“We think we have set a high standard for the product we bring to the marketplace, and we are not interested in any shortcut or other practice that would result in any savings at the expense of our feed quality,” Allen states. “Our reputation and growth depends on the quality and we will not compromise that process in any way.”
However, as 2007 loomed, Allen’s made a conscious decision that in order to position itself for a better future and to maintain its competitive edge, it needed to relieve some of the stress on its aging milling operation. The best way to do that was to build a new facility to the same exacting standards it holds for its finished products.
“Our facility was running at six and a half days a week almost constantly, and we discovered that when we shut down to conduct routine maintenance we were losing time, efficiency and productivity,” says Scott Hevner, corporate engineering manager for Allen Family Foods. “In a highly competitive market, the downtime and operational inefficiencies proved unacceptable to the Allens and the decision to build a new facility became an obvious one.”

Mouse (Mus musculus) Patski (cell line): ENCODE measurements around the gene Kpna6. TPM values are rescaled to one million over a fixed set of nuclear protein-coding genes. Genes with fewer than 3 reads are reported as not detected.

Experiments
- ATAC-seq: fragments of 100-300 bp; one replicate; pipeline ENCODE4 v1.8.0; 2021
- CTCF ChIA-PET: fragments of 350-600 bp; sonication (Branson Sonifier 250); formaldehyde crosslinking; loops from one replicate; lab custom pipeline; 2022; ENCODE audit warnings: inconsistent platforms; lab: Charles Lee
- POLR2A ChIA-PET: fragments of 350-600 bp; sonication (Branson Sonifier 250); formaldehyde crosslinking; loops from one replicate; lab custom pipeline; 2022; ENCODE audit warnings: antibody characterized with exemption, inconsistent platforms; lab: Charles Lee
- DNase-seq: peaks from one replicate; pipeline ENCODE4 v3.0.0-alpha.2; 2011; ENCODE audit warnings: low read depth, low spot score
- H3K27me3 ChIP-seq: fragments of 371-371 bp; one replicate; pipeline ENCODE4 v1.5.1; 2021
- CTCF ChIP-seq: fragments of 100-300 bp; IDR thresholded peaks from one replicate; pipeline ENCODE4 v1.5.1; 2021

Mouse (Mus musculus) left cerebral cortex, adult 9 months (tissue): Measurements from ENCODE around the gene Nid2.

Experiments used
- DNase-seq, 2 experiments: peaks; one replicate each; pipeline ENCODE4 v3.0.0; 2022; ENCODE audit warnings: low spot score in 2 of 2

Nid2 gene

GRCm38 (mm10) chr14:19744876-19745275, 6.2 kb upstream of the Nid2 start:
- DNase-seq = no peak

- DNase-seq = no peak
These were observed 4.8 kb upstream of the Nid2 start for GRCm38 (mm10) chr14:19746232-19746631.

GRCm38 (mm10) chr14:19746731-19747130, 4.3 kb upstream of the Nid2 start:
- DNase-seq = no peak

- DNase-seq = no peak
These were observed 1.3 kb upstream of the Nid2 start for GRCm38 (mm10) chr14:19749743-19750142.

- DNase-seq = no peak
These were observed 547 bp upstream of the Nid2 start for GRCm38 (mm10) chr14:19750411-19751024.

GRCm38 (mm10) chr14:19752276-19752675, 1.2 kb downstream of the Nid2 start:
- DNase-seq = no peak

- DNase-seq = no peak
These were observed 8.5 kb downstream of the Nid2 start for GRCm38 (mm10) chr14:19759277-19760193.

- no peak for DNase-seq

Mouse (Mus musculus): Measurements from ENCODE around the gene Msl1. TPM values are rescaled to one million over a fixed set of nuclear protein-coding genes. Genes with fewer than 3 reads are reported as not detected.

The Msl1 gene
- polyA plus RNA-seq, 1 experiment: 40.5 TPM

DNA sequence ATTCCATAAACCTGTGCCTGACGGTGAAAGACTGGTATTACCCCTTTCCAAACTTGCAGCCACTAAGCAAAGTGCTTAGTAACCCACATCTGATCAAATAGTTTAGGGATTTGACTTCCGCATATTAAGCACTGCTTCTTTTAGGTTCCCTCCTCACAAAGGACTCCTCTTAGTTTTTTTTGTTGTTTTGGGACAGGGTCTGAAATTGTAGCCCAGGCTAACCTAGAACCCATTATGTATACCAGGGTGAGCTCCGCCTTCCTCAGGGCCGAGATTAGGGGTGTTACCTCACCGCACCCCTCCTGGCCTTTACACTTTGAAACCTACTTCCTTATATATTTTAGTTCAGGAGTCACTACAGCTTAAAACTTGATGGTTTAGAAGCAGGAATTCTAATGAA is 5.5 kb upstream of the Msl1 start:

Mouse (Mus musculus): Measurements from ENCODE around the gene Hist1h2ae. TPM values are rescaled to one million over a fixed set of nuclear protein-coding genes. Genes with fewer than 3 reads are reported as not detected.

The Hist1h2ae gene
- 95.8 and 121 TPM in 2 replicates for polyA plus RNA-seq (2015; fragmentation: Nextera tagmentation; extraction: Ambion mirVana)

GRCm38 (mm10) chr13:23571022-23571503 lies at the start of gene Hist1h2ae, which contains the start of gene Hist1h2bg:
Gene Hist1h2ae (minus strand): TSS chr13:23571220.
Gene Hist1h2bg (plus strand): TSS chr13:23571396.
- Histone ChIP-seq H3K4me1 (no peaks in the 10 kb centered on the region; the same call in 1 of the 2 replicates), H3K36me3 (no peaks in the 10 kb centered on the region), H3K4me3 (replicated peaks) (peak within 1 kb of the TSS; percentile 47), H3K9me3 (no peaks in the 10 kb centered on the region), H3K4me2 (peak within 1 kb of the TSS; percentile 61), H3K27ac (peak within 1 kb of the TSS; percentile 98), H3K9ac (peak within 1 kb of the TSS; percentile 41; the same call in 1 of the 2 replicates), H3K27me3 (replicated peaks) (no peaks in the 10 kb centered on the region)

What was also obvious to Allen, Hevner and the rest of the management team was that in order to take advantage of market conditions and to secure a steady supply of locally produced corn they needed to have the receiving and storage capabilities to have large inventories of grain available when the mill came on line.
As a result, the first in what would prove to be several unconventional and challenging elements of this project would be set, as the first shovel of dirt would be turned in the spring of 2007 and grain receiving would begin later that year in time for the fall harvest. In a sense, the project was to be built in reverse, with the receiving and storage coming before the mill construction.